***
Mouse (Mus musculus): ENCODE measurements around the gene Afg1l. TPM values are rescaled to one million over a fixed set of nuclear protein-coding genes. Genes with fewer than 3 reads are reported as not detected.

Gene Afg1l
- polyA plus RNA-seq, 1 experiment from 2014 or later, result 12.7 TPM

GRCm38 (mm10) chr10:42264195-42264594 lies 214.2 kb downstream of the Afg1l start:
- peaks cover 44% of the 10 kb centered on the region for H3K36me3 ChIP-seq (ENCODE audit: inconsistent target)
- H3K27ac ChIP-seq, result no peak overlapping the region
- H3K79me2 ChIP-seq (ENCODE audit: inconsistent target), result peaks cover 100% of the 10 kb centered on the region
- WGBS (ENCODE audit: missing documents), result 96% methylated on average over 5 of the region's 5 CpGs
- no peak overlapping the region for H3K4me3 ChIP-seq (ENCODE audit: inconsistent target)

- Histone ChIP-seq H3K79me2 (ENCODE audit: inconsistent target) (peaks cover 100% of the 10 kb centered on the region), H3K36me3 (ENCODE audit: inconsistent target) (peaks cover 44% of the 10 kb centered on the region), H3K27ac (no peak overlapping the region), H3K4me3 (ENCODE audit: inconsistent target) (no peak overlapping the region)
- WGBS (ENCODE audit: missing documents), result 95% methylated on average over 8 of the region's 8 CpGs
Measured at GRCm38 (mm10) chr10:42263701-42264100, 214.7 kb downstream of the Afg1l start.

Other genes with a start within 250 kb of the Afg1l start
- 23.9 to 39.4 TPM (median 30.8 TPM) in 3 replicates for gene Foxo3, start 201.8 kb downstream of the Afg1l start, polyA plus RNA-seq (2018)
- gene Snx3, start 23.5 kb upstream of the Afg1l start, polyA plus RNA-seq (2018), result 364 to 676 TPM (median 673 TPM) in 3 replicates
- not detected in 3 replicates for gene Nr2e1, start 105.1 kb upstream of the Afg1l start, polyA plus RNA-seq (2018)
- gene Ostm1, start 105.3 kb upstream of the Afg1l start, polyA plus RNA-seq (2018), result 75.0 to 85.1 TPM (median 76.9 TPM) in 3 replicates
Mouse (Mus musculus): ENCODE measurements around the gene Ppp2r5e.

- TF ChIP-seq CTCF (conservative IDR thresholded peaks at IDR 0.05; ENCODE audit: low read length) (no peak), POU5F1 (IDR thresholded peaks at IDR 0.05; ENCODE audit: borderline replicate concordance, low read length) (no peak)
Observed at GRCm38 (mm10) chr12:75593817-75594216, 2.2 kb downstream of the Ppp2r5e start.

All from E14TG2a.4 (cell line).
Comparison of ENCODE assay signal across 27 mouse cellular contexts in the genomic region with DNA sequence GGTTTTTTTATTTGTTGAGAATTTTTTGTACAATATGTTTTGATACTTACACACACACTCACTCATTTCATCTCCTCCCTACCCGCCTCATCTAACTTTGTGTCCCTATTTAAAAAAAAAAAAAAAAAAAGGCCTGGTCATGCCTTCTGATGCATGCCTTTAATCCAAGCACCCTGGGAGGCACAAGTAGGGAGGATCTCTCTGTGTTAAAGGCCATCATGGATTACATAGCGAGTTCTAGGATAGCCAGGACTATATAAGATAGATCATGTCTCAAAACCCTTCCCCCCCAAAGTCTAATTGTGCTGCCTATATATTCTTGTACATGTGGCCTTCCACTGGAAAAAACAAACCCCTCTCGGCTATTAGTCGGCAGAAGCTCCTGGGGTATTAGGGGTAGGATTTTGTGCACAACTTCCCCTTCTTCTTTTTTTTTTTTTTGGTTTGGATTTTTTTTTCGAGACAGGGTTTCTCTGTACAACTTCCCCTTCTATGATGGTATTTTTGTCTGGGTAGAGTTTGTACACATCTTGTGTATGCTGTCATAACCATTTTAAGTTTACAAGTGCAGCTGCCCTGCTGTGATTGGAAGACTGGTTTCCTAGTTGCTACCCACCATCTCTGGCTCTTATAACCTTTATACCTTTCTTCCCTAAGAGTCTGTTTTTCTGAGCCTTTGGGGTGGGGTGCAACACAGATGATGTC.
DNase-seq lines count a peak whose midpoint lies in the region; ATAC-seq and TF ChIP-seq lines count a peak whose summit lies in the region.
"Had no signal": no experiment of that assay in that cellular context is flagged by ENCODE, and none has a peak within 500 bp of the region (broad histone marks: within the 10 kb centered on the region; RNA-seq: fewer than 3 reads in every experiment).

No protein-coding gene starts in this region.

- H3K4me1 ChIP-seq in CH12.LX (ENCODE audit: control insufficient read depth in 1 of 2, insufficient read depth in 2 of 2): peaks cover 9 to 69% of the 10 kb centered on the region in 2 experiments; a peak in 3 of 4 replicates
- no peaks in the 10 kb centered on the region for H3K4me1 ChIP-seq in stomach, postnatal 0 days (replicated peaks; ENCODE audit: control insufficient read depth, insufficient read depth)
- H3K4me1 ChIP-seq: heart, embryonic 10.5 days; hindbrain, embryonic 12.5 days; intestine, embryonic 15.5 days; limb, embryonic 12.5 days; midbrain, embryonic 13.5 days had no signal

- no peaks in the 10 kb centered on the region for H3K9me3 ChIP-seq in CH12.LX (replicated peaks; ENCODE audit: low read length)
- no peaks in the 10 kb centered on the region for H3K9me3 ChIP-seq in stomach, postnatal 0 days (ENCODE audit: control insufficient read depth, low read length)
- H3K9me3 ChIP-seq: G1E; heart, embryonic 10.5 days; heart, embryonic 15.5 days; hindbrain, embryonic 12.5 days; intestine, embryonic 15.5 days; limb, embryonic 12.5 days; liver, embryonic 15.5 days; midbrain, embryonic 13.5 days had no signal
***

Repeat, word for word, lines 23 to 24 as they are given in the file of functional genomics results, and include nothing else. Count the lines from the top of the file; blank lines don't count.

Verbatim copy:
DNase-seq lines count a peak whose midpoint lies in the region; ATAC-seq and TF ChIP-seq lines count a peak whose summit lies in the region.
"Had no signal": no experiment of that assay in that cellular context is flagged by ENCODE, and none has a peak within 500 bp of the region (broad histone marks: within the 10 kb centered on the region; RNA-seq: fewer than 3 reads in every experiment).